1. Seton Hall continues its stumble, posting a 20-point blowout loss to Butler. After racing off to a hot start in Big East play, the Pirates have come crashing down in a manner similar to St. John’s, dropping three straight games and four of their last five. If it wasn’t for a Sterling Gibbs game-winner at Creighton, the Pirates would be on a brutal five-game losing streak following their monumental home court win over Villanova. There are a number of reasons for the Hall’s recent struggles, the biggest being the absence of freshman Isaiah Whitehead, whose playmaking ability is sorely missing when Gibbs struggles to find his shot. Additionally, Jaren Sina and Brandon Mobley have provided inconsistent scoring, putting the onus on the freshmen to step up. Seton Hall was once a top 10 team nationally in three-point shooting, but in conference play they are now a Big East-worst 27.2 percent. The good news is that the season is far from over and Kevin Willard has repeatedly stated that Whitehead is on pace for a full recovery. Read the rest of this entry »
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The Evolution of Sterling Gibbs From Shooter to Leader

Posted by Justin Kundrat on January 20th, 2015

Rick Barnes made a mistake. When a certain 6’1″, 180-pound guard from Scotch Plains, New Jersey, arrived on his Texas campus in 2011, so too did a plethora of other highly-rated recruits, all vying for valuable playing time. Sterling Gibbs joined four other ESPN100 recruits in Austin, two of whom – Myck Kabongo and Julien Lewis – were in direct competition with Gibbs for playing time at the point guard position. While those two logged 30 and 25 minutes per game, respectively, and returning leading scorer J’Covan Brown started in the Longhorns’ backcourt, Gibbs was relegated as the odd man out on the bench. The New Jersey all-stater was used sparingly by Barnes that year, playing just 7.5 minutes and averaging 2.6 points per game. A lack of playing time should come as no surprise with the backcourt depth at Texas that season, but with his classmates playing well and the program bringing in yet another point guard (Javan Felix) in the following year’s recruiting class, the writing was on the wall for Gibbs.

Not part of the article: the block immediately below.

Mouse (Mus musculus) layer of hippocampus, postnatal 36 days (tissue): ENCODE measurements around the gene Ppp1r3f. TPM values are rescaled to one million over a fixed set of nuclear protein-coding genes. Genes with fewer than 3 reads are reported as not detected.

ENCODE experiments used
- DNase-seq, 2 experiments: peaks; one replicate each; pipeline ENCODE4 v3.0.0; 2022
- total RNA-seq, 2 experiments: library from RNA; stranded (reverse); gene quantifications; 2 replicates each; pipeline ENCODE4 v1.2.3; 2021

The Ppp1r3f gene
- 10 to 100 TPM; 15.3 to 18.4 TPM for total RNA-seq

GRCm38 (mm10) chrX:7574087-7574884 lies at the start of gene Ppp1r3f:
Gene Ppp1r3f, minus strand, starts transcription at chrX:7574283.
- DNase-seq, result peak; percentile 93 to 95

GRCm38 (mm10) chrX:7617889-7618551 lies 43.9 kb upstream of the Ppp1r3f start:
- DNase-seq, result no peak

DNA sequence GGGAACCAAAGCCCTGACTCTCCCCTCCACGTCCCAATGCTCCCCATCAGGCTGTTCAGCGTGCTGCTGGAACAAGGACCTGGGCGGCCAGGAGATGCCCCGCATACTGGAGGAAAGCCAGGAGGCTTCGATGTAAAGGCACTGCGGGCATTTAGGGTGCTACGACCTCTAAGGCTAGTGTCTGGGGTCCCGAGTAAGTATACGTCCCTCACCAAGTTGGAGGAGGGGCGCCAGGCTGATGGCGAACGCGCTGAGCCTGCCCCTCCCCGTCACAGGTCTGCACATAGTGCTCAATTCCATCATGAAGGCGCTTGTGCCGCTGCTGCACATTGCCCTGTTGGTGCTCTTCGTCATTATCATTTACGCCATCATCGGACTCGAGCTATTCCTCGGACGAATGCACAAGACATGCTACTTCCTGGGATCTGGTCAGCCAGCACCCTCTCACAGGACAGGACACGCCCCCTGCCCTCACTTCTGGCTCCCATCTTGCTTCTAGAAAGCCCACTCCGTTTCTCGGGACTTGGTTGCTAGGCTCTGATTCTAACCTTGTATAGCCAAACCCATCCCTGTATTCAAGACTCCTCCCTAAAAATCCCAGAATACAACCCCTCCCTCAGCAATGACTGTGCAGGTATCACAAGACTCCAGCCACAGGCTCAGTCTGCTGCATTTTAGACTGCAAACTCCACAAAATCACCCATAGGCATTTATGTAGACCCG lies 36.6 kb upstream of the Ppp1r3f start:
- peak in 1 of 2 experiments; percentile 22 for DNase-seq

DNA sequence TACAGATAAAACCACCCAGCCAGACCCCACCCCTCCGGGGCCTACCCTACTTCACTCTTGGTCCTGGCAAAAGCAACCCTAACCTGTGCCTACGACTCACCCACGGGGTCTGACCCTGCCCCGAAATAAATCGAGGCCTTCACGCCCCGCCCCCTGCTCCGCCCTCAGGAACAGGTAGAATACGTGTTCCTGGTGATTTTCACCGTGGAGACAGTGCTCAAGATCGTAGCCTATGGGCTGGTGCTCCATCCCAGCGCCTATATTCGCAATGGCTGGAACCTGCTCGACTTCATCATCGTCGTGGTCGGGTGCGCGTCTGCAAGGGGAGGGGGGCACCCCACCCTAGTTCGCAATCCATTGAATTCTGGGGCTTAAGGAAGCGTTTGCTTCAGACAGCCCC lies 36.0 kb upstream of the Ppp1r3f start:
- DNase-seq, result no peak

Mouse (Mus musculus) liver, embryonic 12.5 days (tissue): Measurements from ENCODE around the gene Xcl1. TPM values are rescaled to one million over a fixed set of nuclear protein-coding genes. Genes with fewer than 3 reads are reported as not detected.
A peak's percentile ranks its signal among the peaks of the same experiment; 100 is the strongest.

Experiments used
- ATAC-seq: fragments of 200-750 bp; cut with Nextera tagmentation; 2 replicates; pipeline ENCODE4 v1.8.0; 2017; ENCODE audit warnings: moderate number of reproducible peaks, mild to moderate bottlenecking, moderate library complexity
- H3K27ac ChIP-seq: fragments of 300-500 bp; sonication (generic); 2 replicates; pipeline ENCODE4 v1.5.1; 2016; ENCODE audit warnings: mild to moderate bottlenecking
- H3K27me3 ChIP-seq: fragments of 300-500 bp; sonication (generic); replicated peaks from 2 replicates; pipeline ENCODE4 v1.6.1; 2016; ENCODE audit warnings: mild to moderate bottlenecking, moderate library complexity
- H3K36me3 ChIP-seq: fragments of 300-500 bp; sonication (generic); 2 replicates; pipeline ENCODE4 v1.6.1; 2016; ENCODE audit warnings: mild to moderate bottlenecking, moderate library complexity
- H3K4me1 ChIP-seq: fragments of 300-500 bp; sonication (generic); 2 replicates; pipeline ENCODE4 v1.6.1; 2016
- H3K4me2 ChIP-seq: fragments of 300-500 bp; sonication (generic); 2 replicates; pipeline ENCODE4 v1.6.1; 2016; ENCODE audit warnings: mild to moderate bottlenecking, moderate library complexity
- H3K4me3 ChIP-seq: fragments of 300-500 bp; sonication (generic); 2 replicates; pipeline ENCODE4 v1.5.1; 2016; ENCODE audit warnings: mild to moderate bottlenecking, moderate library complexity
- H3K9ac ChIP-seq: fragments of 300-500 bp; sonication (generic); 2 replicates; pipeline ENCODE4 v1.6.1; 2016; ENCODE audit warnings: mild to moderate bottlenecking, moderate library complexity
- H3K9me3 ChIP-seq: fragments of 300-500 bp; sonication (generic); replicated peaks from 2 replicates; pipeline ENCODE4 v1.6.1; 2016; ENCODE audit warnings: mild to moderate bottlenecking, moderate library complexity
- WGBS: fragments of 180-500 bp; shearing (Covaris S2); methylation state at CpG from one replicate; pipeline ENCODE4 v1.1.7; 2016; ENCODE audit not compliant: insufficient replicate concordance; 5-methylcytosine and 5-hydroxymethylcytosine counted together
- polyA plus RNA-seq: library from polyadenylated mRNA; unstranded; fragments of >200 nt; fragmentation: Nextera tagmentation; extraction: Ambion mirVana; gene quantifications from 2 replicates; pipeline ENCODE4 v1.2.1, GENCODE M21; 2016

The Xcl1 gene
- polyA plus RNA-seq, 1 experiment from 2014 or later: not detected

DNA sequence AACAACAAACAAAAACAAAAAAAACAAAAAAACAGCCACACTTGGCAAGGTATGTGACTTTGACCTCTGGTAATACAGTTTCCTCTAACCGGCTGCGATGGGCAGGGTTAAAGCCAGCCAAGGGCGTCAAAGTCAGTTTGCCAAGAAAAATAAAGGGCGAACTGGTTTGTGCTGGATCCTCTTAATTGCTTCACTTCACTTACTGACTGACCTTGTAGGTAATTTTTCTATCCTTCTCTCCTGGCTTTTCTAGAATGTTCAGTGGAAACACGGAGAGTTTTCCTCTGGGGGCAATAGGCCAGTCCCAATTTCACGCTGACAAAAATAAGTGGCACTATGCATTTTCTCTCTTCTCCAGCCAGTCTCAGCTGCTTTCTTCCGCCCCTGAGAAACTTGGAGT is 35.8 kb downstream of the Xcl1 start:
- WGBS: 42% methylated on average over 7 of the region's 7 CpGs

Sterling Gibbs (USA Today Images)

Sterling Gibbs’ Leadership is a Big Reason Why Seton Hall is Competitive in the Big East This Season (USA Today Images) 

His natural destination was home, as he said at the time: “If my decision had to do with basketball only, I would not be leaving Texas. But my decision is family-related and involves more than basketball.” After a transfer year, Gibbs’ first season at Seton Hall allowed him to play 30 minutes per game, gave him a starting role, and revealed an opportunity for leadership upon the impending graduation of Fuquan Edwin. The redshirt sophomore flourished, scoring 13.2 points per game while dishing out 4.2 assists per game and boasting an impressive 2-to-1 assist-to-turnover ratio. While inconsistent in his scoring, Gibbs showed he was not afraid to shoot the ball, finishing the season second on the team in field goal attempts, first in free throw attempts, and demonstrating an uncanny desire to take clutch shots in the moment. Against Villanova in the 2014 Big East Tournament, it was Gibbs who took and made the game-winner off a step-back jumper, despite shooting just 3-of-9 from the field up to that point. “In the end, it was supposed to get in my hands,” Gibbs said of his clutch buzzer-beater. “I was supposed to create a shot for my teammates or create a shot for myself, and I just stepped back and hit the jumper.”

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Big East Weekend Wrap: Vol. VII

Posted by Justin Kundrat on January 13th, 2015

The Big East Weekend Wrap covers news and notes from the previous weekend’s games.

The Big East marched along last week, continuing its ascent up the rankings of the power conferences. It reached the #1 ranking for overall conference RPI for a bit before bowing to the Big 12 (only slightly), and the conference now stands at second overall with a sizable gap between itself and the rest. Even more impressively, the Big East has the highest average RPI among its conference members thanks to DePaul’s 3-0 start. As of this writing, the league lists nine of its 10 members among the top 100. Below is a list of four key takeaways from the last weekend’s action.

LaDontae Henton

LaDontae Henton’s Team Has a Legitimate Case to Rank Among the League’s Top Three Teams